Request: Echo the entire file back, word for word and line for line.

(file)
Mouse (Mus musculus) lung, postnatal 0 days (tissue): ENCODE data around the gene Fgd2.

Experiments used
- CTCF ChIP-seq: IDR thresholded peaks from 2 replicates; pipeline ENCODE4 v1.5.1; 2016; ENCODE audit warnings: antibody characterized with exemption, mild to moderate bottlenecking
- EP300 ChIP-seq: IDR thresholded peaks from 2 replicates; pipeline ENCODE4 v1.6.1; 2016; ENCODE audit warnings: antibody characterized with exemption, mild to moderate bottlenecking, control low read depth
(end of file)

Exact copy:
Mouse (Mus musculus) lung, postnatal 0 days (tissue): ENCODE data around the gene Fgd2.

Experiments used
- CTCF ChIP-seq: IDR thresholded peaks from 2 replicates; pipeline ENCODE4 v1.5.1; 2016; ENCODE audit warnings: antibody characterized with exemption, mild to moderate bottlenecking
- EP300 ChIP-seq: IDR thresholded peaks from 2 replicates; pipeline ENCODE4 v1.6.1; 2016; ENCODE audit warnings: antibody characterized with exemption, mild to moderate bottlenecking, control low read depth